While Lopez talked about fronting $20 million of her own money for her films, let’s not forget the fact that she sold two different films.

“The fact that she’s releasing the documentary [over] a week later, is effectively hoping that people will double dip on their streaming,” says Fink.

Plus, while record labels may not have a big promotion budget, studios still do — including for things like Tuesday’s splashy red carpet film premiere.

Ben Affleck and Jennifer Lopez.

Lopez with husband Ben Affleck at the premiere of This Is Me… Now: A Love Story. He appears in the musical film as well as in her new documentary. (Jordan Strauss/Invision/AP)

There’s also something to reclaiming a narrative, especially for some of these performers whose lives and loves have become online fodder. It also showcases their talent, especially if they feel they’re not getting their flowers. Often, pop stars — especially female ones — don’t.

“We live in a world where people’s assumption is that someone like J.Lo is a puppet of powerful producers in the studio,” says Fink. “When the record comes out, it’s like: Wow, she performed that. Maybe you think the lyrics may have something to do with her life. But you assume there’s some guy named Jack Antonoff or Scooter Braun or Max Martin” behind the scenes pulling the strings.

“If you’re a pop singer, as soon as you delegate parts of the creative process of making a song, people start to think that you’re a fake… It’s easy to attack female pop stars as inauthentic and try to tear them down because they don’t do it all themselves,” he explains.

A movie about a pop star can do something their album release alone can’t.

“There’s still a kind of aura around movies that, whether or not it’s true, that it’s ‘J.Lo’s movie,’” says Fink. “I don’t think anyone’s asking: ‘Well, who’s directing? Somebody I like?’ So you could argue that if you want to take back your narrative and take back your power, then putting out a movie [will make people] sort of assume that means that J.Lo is kind of like Martin Scorsese. She’s an auteur. This is her vision. That’s easier to do in movies because we can simultaneously hold in our minds: Well, there are literally thousands of people that work on a movie yet the director is still imagined to be the auteur. Whereas I think because of sexism and people looking down on pop music as opposed to other genres, it’s harder in music.”

Lopez has faced ‘all the -isms’

Lopez talked to Variety about Ayo Edebiri’s tearful apology to her before they shared the stage on Saturday Night Live Feb. 3 after an old interview with The Bear actress mocking the singer/dancer/actress’s talent surfaced. The Latina performer’s accomplishments have been minimized despite her decades-long career.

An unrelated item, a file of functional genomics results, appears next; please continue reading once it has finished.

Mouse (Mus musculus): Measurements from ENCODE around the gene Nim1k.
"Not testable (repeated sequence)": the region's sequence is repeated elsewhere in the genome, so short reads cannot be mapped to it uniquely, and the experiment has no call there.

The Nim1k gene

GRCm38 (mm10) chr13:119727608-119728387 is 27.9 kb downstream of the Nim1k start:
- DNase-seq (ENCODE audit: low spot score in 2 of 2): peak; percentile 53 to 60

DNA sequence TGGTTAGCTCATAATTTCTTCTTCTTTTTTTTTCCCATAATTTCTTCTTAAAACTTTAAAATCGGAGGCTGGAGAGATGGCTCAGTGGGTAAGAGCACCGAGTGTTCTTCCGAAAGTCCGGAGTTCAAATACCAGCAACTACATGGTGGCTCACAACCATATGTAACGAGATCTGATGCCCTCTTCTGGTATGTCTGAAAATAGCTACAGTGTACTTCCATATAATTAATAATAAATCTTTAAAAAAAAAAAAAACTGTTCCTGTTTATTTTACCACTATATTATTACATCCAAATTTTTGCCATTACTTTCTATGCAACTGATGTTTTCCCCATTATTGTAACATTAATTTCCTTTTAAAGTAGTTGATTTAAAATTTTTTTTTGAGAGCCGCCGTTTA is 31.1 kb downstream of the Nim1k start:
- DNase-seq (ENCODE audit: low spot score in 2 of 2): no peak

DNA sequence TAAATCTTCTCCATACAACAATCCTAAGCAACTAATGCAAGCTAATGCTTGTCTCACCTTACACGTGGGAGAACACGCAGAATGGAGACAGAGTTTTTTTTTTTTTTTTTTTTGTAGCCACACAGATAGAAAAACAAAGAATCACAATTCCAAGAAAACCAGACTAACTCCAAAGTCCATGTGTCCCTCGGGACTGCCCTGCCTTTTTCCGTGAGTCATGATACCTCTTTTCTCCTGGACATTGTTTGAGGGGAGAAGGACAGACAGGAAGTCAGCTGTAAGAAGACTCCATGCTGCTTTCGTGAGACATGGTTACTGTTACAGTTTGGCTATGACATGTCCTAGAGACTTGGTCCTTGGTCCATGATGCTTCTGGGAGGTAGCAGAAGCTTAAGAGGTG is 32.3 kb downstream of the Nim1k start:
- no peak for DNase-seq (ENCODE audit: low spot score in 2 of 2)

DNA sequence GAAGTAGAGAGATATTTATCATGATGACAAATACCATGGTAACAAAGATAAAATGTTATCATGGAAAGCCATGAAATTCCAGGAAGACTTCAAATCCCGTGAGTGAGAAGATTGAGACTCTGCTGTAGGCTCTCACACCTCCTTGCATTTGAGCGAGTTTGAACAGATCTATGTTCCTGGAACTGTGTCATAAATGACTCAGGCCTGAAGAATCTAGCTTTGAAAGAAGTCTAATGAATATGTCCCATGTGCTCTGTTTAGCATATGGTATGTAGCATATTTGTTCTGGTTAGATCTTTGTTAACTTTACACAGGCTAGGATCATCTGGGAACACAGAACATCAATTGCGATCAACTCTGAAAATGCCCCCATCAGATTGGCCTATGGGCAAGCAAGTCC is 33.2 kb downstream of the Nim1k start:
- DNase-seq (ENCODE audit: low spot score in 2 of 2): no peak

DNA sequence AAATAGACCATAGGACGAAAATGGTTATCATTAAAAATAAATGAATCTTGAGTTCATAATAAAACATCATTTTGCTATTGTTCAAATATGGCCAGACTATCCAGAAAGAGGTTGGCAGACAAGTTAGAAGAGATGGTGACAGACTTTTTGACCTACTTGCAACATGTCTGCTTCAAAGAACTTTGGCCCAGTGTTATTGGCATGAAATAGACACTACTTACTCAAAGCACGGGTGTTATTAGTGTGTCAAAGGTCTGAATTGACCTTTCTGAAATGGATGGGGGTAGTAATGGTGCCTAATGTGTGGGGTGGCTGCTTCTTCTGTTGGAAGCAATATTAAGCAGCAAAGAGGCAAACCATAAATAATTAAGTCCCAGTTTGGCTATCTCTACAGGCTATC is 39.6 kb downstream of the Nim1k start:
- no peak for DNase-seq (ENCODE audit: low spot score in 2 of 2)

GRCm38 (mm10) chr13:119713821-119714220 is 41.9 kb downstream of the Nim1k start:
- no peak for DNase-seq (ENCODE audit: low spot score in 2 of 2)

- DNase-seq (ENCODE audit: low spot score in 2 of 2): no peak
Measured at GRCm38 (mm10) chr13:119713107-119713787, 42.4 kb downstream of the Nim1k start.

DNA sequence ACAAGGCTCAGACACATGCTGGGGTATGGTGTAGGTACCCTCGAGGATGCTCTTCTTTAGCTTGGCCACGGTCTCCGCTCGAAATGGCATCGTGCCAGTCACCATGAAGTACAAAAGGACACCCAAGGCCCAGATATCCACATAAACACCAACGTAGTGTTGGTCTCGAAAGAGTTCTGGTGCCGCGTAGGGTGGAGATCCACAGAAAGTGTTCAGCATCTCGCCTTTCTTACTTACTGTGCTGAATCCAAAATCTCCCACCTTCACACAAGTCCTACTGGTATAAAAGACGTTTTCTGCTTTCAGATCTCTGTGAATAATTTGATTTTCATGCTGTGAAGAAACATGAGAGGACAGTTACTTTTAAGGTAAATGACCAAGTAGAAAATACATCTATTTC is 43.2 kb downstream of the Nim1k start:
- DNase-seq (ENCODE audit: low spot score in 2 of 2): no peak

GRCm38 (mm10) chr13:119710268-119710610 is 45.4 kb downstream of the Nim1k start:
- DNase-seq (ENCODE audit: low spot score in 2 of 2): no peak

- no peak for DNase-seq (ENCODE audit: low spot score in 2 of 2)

“I think that’s all the isms — the racism and the sexism,” says Fink. “I don’t think anybody is, like, pissing over Lady Gaga, Stefani Germanotta, who wants to be an actress one day and then be a singer the next day. But there’s this whole kind of thing where if J.Lo wants to do this, it’s easy to discount her as an actress. ‘She’s just a singer.’ And then discount her as a singer. ‘She’s an actress.’ She’s probably underrated in both.”

When it comes to these two films, “Because Jennifer Lopez is a good actress — she’s not Meryl Streep, but she’s a very skilled actress — there’s an expectation that she’s a big personality and kind of charismatic enough person that even the behind-the-scenes story is going to be pretty high entertainment value,” says Fink.

He adds, “It’s also possible that somebody was thinking, ‘Jeez, I don’t know if this fiction-fantasy crazy thing that she wants to do is going to actually work. I’m pretty sure people will want to watch the one where we get to know all about her secrets and Ben Affleck stuff.”

Lopez’s album This Is Me… Now and musical film This Is Me… Now: A Love Story are out now. The Greatest Love Story Never Told premieres on Feb. 27 on Prime Video.

Jerry David is a seasoned Senior Reporter specializing in consumer tech for BritishMags. He keeps a keen eye on the latest developments in the gadget arena, with a focus on major players like Apple, Samsung, Google, Amazon, and Sony, among others. Jerry David is often found testing and playing with the newest tech innovations. His portfolio includes informative how-to guides, product comparisons, and top picks. Before joining BritishMags, Jerry David served as the Senior Editor for Technology and E-Commerce at The Arena Group. He also held the role of Tech and Electronics Editor at CNN Underscored, where he launched the Gadgets vertical. Jerry David tech journey began as an Associate Tech Writer at Mashable, and he later founded NJTechReviews in 2010. A proud native of New Jersey, Jerry David earned his Bachelor of Arts in Media & Communication with honors, minoring in Innovation and Entrepreneurship from Muhlenberg College. Outside of work, he enjoys listening to Bruce Springsteen, indulging in Marvel and Star Wars content, and spending time with his family dogs, Georgia and Charlie.